12 2 Martin, G.B. AGROCIENCIA Introduction In response to changes in society, and thus the marketplace, we have developed a vision for the future of our animal industries in which management practices are clean, green and ethical (CGE): Clean reduced usage, if not elimination, of practices that depend on drugs, chemicals and exogenous hormones; despite the lack of scientific evidence in many cases, the market is a dominant force and often does not always follow logic or evidence; Green minimal damage to the environment, making the industry more sustainable for the long-term. On farms, the most important are ruminant production of greenhouse gases, production of animal waste, and excessive use of fertilisers to generate animal feeds. The need to minimise environmental impact also applies to the allied industries those that participate in the processing of the products from the farm (eg, transport, abattoirs, milk factories); Ethical the obvious focus is the attitude of the industry to animal welfare, a major concern for all industries that are working in sophisticated markets where the consumers expect their products to be derived from animals that have been managed sympathetically. This can be a complex issue because a clean image may involve avoiding the use of antibiotics, perhaps compromising animal welfare. In addition, ethical standards will vary among cultures. Finally, ethical judgement needs to be applied to more than animal management it should include clean and green aspects of the transport, manufacturing and processing sectors. We need look no further than the milk melamine crisis in China to see the potential dangers. In many countries, regulatory authorities have already imposed these conditions on producers, importers and exporters. This has been necessary to overcome resistance in the industry, yet clean, green and ethical need not be difficult or costly. On the contrary, at farm level, CGE management can be developed from a better understanding of the animals and can improve productivity and profitability. Moreover, there is a strong positive aspect in the demand for CGE products from modern, high-priced markets in which consumers have discretionary spending power that widens profit margins. In this paper, we present our approach for CGE management in small ruminants. We will focus on five possible strategies: 1) Control of the timing of reproductive events by using socio-sexual signals (the male effect ) to induce synchronised ovulation in females; 2) Focus feeding - short periods of nutritional supplementation that are precisely timed and specifically designed for each event in the reproductive process; 3) Nutritional pharmacology a term that reflects the possibility of using forages containing bioactive compounds to improve rumen health and efficiency with environmental benefits through the reduction of methane emissions from ruminants; 4) Maximizing offspring survival by a combination of management and nutrition; 5) Genetic selection for fertility, fecundity, behaviour and health. These tools involve novel ways of manipulating the endogenous control systems and production of animals, so the paper will begin with a short review of that topic. Our context may be Australian but is relevant to Uruguayan livestock industries because there are so many aspects in livestock management are common to the two countries. In addition, the CGE concept can be extended to other industries, such as beef cattle. This paper has been developed from others on the topic, particularly: Martin et al., 2004; Martin and Kadokawa 2006; Scaramuzzi and Martin 2008; Martin et al., CGE Reproduction in Small Ruminants The productivity and profitability of our meat and milk industries depend on reproductive performance. For over 100 years, we have been trying to improve reproductive output by developing exogenous hormone regimens, high-level reproductive technology and molecular genetics. We now have some remarkable and effective technologies, but they do not always impress modern consumers and they have little direct, short-term benefit for animal industries in extensive production systems (Martin, 1995; Martin et al., 2004). Our Approach We concentrate on the natural control systems that have evolved in the animals so they can cope with environmental challenges and ensure reproductive success (Martin, 1995). Most important are inputs from the external environmental factors. At brain level, these external inputs ultimately converge with internal inputs and culminate in a final common pathway that controls the secretion of gonadotrophin-releasing hormone (GnRH; Fig. 1). Each input into the control of the reproductive system provides us with an opportunity for management.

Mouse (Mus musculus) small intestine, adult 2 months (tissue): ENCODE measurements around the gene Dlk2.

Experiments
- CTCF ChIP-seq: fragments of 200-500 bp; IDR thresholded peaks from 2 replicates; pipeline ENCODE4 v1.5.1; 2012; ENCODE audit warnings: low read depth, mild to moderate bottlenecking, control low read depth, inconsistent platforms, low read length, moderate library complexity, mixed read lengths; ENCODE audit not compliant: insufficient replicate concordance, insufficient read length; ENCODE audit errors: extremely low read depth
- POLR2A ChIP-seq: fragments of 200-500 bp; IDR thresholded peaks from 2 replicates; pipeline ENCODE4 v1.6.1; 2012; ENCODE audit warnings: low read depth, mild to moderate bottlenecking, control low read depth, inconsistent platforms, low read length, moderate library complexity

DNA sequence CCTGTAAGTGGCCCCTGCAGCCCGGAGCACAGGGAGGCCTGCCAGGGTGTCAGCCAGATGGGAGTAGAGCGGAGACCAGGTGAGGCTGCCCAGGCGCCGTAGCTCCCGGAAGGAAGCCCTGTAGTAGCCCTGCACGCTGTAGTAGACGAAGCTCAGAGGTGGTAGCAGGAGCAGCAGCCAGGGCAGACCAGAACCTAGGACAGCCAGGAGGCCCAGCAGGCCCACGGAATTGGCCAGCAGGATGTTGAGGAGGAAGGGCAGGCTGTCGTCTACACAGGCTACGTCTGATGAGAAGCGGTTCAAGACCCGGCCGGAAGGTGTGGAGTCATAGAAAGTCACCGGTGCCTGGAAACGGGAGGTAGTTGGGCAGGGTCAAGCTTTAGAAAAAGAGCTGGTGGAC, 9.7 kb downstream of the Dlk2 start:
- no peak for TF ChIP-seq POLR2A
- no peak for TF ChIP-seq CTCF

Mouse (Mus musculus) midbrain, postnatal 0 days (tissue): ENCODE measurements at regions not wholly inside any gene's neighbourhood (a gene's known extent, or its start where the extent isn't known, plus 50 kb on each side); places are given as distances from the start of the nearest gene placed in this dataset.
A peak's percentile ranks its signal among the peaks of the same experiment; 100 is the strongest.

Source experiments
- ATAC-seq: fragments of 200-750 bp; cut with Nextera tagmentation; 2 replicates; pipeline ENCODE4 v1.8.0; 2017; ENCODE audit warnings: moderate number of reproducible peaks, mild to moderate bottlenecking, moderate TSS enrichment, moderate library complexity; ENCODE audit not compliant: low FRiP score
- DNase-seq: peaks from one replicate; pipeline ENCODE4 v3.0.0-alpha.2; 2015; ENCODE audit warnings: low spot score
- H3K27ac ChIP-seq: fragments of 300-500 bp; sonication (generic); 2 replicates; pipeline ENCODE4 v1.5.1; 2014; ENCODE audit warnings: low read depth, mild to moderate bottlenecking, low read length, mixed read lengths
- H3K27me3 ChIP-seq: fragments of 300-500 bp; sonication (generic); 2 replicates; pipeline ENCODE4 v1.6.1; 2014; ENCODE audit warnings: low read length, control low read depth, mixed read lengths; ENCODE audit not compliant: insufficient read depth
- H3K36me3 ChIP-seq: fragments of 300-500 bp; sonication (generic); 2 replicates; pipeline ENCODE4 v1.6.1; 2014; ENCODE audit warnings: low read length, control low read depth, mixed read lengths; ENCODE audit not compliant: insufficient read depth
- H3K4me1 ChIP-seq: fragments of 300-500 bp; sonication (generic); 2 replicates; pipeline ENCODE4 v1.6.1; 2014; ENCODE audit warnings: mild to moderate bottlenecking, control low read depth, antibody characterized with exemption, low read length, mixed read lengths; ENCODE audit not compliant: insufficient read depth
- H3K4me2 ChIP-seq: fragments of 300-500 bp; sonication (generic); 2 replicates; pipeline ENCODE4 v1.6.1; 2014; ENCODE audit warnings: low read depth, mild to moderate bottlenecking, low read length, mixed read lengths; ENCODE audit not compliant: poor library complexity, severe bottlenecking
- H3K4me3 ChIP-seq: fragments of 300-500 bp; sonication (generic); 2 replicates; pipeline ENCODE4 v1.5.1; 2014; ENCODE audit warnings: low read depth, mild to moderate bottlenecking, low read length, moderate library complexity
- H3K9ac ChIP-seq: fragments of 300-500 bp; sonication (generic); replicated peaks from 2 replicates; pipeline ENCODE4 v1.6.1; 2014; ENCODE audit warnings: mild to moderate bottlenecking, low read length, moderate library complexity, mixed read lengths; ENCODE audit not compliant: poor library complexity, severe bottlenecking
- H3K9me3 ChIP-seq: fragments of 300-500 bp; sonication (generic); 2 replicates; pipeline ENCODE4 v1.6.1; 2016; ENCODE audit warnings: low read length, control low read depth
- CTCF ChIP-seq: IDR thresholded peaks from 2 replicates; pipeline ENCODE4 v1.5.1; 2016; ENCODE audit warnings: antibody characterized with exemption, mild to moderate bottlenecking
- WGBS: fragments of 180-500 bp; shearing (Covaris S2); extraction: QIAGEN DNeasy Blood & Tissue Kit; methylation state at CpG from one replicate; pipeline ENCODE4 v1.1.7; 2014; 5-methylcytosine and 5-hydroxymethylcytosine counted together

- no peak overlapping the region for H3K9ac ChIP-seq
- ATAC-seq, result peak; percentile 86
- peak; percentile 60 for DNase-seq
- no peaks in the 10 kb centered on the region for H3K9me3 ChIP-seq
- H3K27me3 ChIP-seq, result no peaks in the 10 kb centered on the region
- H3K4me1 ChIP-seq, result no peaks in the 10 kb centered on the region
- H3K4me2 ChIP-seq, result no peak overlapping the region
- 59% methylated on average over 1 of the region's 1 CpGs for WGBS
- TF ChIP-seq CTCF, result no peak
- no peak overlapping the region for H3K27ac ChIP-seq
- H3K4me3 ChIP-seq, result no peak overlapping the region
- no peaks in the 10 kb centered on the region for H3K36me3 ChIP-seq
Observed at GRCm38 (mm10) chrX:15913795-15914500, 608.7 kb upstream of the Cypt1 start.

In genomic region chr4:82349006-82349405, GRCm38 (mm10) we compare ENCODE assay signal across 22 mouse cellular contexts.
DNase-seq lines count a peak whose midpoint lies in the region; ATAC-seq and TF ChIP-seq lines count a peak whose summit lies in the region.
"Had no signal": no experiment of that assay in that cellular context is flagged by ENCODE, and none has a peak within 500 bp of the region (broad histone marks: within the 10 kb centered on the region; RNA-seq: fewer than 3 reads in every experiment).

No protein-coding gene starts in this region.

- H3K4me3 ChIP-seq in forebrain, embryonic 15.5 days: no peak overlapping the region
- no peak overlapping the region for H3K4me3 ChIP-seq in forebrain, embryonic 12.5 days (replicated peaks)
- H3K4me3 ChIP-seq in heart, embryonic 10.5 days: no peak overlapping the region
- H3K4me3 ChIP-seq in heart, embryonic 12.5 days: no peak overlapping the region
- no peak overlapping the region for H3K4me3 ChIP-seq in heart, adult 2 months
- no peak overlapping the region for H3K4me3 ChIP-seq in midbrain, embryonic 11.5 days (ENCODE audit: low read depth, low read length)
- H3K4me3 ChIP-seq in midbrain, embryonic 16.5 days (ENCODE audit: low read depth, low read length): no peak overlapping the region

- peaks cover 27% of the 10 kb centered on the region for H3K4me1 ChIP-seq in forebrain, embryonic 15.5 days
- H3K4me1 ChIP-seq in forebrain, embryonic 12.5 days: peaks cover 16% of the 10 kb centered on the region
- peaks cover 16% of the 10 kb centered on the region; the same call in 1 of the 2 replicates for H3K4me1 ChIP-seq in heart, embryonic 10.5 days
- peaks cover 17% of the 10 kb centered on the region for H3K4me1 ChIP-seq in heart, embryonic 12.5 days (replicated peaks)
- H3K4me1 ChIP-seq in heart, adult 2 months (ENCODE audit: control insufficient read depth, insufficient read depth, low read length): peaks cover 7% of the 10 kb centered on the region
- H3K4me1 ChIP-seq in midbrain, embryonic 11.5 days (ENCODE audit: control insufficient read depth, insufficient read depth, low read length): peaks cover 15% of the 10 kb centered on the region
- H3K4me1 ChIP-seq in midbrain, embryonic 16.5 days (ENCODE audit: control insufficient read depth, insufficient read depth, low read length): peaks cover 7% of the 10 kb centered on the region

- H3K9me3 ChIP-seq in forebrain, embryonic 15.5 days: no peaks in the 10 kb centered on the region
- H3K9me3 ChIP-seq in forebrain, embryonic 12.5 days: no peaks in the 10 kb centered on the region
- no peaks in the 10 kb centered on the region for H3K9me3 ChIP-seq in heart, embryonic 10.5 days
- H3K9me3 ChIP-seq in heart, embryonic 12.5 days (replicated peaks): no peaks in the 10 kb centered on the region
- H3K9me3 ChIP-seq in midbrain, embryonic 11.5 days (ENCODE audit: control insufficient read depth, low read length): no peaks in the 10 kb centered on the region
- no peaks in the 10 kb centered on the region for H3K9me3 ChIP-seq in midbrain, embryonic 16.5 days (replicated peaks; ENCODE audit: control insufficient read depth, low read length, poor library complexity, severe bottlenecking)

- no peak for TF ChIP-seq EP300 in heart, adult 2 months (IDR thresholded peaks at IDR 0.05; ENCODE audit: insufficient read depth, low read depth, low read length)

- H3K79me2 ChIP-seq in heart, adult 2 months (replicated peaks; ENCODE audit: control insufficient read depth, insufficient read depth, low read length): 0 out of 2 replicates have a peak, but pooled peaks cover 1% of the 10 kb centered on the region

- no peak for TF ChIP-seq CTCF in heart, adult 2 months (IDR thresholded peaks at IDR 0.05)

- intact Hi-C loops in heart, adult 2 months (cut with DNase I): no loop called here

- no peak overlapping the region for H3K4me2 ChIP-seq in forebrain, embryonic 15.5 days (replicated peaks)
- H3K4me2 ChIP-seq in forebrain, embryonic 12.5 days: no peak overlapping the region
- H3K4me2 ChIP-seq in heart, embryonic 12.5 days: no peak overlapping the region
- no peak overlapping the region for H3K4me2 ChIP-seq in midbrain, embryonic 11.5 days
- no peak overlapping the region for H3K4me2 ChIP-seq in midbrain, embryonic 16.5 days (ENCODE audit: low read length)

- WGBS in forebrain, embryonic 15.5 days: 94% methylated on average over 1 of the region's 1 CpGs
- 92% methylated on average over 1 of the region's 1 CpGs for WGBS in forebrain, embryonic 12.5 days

13 The Clean, Green and Ethical Concept in Animal Production 3 Socio-Sexual Signals especially pheromones?? Photoperiod Energy Supply Auditory System Olfactory System Vision System Pineal System GnRH Pulsar GnRH? Preoptic-hypothalamic continuum Appetite Control Centres GnRHindependent Mammary gland GnRHdependent LH, FSH Gametes Negative feedback Sex steroids Leptin, Insulin Uterus and Fetoplacental unit Gametogenic Endocrine functions functions Gonad Nutrients, Metabolites and Metabolic hormones Colostrum, Milk Figure 1. Environmental inputs into reproduction operate through a variety of pathways, many of which ultimately affect the «pulsar» (Martin, 1984) that controls the pulsatile secretion of GnRH. Socio-sexual signals are primarily pheromonal (Hawken et al., 2009) and work through the main olfactory system (Delgadillo et al., 2009). Nutritional signals are received at brain level via multiple pathways and affect a range of neural systems that affect the reproductive centres (Blache et al., 2007), but there are also nutritional and metabolic inputs directly into reproductive tissues (Scaramuzzi and Martin, 2008). 1) Control of the timing of reproductive events Three aspects of timing prevent the producers from deciding when their animals will conceive: puberty, seasonal breeding, and postpartum anoestrus. In all three situations, the lack of ovulation is due to lack of GnRH output, so exogenous hormones can be used very effectively to overcome the problem, but they raise issues of danger to human health ( clean ) and pose risks with liberation of sex steroids into environment ( green ) with, for example, the disposal of used intravaginal devices. Expense is also a problem because the treatments are too costly for extensive management systems. Finally, as we shall see below, control of timing is a major impediment for the implementation of focus feeding. For these reasons, we need an efficient, nonpharmacological method for accurately controlling the timing of reproductive events. a) The male effect In sheep and goats, the sudden introduction of novel males can induce ovulation in females that are reproductively quiescent because they are pre-pubertal, out of season, or lactating (review: Ungerfeld, 2007). The male effect can therefore be used to advance puberty, overcome seasonal anoestrus and shorten postpartum anoestrus. Most importantly, the induced ovulations are sufficiently synchronised among a group of females to allow the use of strategies such as AI, focus